MURRAY, Pauli (b. 20 November 1910; d. 1 July 1985), lawyer, activist.
As an activist, feminist, lawyer, and socialist, Pauli Murray was involved in some of the key social justice movements in the United States during the twentieth century. She voted for socialist candidate Norman Thomas in 1932, served in the ranks of the Works Progress Administration (WPA), and briefly joined a little-known Marxist-Leninist political faction led by a former Communist Party leader, Jay Lovestone. In the civil rights arena, Murray was an organizer for A. Philip Randolph's World War II–era March on Washington Movement, staged sitin protests while attending Howard University Law School, and was active with the pacifist Fellowship of Reconciliation when it sponsored the first freedom rides in 1947. Murray also had a powerful voice in the burgeoning feminist movement. She served on the Committee on Civil and Political Rights of the Presidential Commission on the Status of Women in 1962 and 1963, coauthored an influential 1965 article in the George Washington Law Review on sex discrimination titled "Jane Crow and the Law," and was a founding member of the National Organization for Women (NOW) in 1966.
The broad spectrum of Murray's interests and activities tell only part of the story of her importance as a historical figure. In all of the spaces in which she operated, Murray sought to express the full complexity of her person as a southern-raised self-supporting African American woman radical who built lasting intimate relationships with women yet struggled with her same-sex desires and gender identity. Murray's efforts to embrace the multiple aspects of her identity, although not always visible or spoken, intertwined with and informed her political engagement.
Murray was born Anna Pauline Murray in Baltimore, Maryland, the fourth of William H. Murray and Agnes Fitzgerald Murray's six children. Both of her parents were of mixed ancestry and members of the black educated elite, but Murray lost both at an early age: Agnes Murray died suddenly in 1914, and William Murray faced continued bouts with mental illness that led him three years later to be involuntarily committed to Crownsville State Hospital in Maryland. As a result, Murray moved south to live with her maternal grandparents and her mother's oldest sister, Pauline Fitzgerald Dame, who formally adopted her.
Raised in Durham, North Carolina, Murray spent her formative years negotiating the racial limitations of Jim Crow segregation. In 1926, as a high school graduate determined to gain an education outside of the constraints of southern segregation, Murray moved to New York City to live with her extended family in Queens. In 1928, Murray entered the then all-female Hunter College. In her second year, Murray moved out on her own. Residing at the 137th Street Young Women's Christian Association and working in a variety of jobs, these years marked a crucial period of transformation in her life.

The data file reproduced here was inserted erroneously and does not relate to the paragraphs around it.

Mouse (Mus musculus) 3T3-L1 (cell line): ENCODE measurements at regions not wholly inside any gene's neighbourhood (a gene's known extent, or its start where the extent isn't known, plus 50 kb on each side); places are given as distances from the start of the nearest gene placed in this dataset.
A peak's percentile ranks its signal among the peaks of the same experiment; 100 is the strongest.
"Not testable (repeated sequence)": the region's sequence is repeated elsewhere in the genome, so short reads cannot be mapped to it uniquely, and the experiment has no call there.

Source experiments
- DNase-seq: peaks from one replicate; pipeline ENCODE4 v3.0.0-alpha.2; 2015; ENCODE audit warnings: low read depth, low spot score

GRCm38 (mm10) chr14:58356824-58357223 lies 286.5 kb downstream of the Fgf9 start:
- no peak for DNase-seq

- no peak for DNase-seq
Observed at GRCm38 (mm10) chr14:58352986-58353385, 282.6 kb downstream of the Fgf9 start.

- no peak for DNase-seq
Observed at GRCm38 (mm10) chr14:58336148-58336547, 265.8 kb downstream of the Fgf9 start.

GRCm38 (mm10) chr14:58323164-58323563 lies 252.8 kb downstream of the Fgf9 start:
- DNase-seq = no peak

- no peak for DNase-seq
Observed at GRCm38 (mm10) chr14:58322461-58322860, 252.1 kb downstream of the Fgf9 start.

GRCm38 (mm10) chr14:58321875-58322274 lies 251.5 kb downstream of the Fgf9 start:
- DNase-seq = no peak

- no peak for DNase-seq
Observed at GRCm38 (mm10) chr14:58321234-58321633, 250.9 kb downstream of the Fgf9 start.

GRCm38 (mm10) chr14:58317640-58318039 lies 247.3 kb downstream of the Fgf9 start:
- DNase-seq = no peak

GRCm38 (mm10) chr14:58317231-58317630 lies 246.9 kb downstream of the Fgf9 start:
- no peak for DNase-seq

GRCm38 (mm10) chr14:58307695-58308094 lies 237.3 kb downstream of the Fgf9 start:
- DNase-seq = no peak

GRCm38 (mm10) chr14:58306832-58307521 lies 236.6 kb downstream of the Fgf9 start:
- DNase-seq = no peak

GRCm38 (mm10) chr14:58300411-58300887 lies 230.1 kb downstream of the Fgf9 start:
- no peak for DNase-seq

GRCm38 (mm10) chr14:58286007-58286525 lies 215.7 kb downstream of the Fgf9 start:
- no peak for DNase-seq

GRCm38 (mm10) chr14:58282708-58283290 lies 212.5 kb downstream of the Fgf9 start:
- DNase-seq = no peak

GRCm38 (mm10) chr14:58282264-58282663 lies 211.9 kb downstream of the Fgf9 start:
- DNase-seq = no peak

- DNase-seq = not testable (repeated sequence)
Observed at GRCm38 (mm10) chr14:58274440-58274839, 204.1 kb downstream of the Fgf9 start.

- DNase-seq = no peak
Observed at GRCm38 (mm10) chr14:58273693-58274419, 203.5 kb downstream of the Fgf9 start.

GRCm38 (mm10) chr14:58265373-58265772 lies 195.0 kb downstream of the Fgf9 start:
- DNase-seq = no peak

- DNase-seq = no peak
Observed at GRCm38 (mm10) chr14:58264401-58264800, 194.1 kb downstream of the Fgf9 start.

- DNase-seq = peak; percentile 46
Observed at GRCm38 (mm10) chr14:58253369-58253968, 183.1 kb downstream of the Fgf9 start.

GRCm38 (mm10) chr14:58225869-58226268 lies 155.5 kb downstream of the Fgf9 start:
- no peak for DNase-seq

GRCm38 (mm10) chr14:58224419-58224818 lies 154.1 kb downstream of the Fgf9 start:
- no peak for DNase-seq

In 1930 the economic chaos of the Great Depression forced Murray to place her college ambitions on hold. In this period, she continued to build significant political and personal relationships with men and women. After a brief unsuccessful marriage, Murray took to traveling the nation. She hitchhiked with female friends throughout New England and, sharing the driving responsibilities with a friend who owned a car, traveled across the country to Vallejo, California, just outside of San Francisco. Murray later published a fictionalized account of her adventures passing as a young boy and illegally riding the railroad in the Negro Anthology (1934), compiled by Nancy Cunard.
In 1933, Murray graduated from Hunter. After a period with the WPA and a variety of progressive organizations, Murray joined the staff of the Socialist Party–affiliated Workers' Defense League. In 1940 she served as the main organizer of a campaign to prevent the execution of Odell Waller, a black Virginia sharecropper accused of killing his white landlord. In 1941, fueled by the Waller case and a growing interest in civil rights justice, Murray entered Howard Law School. She graduated three years later, the first in her class and the only woman.
Reliant solely on her income to support herself and her elderly aunts, Murray struggled to make a living as a lawyer. Murray often turned to publishing projects, including The State Laws on Race and Color (1951), which she edited, and Proud Shoes: The Story of an American Family (1956), which she wrote, to support herself. From 1956 to 1960, Murray practiced law at a New York City legal firm that provided some financial security and marked the beginning of a sixteen-year friendship with coworker Irene Barlow. At the urging of her friend Maida Springer, Murray left the firm in 1960 to teach constitutional law for a year at the newly established Ghana Law School in Accra. In 1965, Murray earned a doctorate of juridical science from Yale University Law School and in 1967 moved to Columbia, South Carolina, to work as an administrator at Benedict College. A year later she accepted a faculty position at Brandeis University to teach American civilization and help develop the Afro-American Studies Program, which placed her in the midst of the black power student movement.
In 1973, following the death of her dear friend Barlow, Murray's life shifted profoundly. She resigned her full professorship at Brandeis University and entered an Episcopal seminary. In 1977 she became the first African American in the United States to be ordained as an Episcopalian priest. Murray died in Pittsburgh, Pennsylvania.
"Dialogue. Pauli Murray's Notable Connections." Journal of Women's History 14, no. 2 (Summer 2002): 54–82.
——. Song in A Weary Throat: An American Pilgrimage. New York: Harper and Row, 1987.
Dayo Folayan Gore